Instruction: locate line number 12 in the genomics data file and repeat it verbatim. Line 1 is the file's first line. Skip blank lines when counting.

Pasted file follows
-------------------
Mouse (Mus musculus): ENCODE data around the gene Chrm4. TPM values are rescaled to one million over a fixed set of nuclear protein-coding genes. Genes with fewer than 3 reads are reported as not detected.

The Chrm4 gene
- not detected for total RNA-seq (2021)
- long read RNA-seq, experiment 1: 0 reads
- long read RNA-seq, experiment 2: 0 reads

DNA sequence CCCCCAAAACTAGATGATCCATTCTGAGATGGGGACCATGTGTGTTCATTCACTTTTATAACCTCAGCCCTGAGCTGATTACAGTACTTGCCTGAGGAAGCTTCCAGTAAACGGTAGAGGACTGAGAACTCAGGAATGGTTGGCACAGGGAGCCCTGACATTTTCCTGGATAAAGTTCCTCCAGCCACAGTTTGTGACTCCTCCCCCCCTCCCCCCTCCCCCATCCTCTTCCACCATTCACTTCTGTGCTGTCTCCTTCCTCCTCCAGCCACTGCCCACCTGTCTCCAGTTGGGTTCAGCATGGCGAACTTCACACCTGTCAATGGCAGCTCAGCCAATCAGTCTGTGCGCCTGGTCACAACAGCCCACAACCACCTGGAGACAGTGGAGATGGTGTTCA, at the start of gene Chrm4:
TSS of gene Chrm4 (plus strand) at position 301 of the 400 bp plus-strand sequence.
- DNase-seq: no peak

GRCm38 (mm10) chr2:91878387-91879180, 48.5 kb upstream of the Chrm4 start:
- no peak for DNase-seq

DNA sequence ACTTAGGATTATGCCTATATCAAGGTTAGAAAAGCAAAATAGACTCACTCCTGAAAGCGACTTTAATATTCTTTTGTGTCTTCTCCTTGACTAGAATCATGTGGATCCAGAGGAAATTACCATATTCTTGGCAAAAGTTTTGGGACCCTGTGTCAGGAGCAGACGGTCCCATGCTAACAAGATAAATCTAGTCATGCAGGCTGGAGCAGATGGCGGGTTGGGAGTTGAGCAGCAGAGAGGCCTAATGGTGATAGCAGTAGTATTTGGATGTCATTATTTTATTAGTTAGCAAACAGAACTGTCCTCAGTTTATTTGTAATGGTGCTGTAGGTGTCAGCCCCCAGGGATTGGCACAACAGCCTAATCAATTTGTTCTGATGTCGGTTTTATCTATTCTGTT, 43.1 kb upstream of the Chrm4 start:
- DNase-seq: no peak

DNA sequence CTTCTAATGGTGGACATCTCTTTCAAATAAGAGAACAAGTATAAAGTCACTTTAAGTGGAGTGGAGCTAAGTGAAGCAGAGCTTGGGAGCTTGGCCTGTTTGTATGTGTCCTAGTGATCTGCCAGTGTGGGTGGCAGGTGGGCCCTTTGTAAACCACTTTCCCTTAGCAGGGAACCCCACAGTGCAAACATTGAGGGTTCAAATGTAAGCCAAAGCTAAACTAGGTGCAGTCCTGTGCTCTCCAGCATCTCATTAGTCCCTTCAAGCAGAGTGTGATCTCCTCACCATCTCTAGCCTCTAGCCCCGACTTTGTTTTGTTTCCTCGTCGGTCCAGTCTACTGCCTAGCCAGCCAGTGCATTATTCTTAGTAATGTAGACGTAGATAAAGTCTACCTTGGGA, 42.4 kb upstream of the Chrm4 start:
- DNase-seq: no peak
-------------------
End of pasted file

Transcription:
- DNase-seq: no peak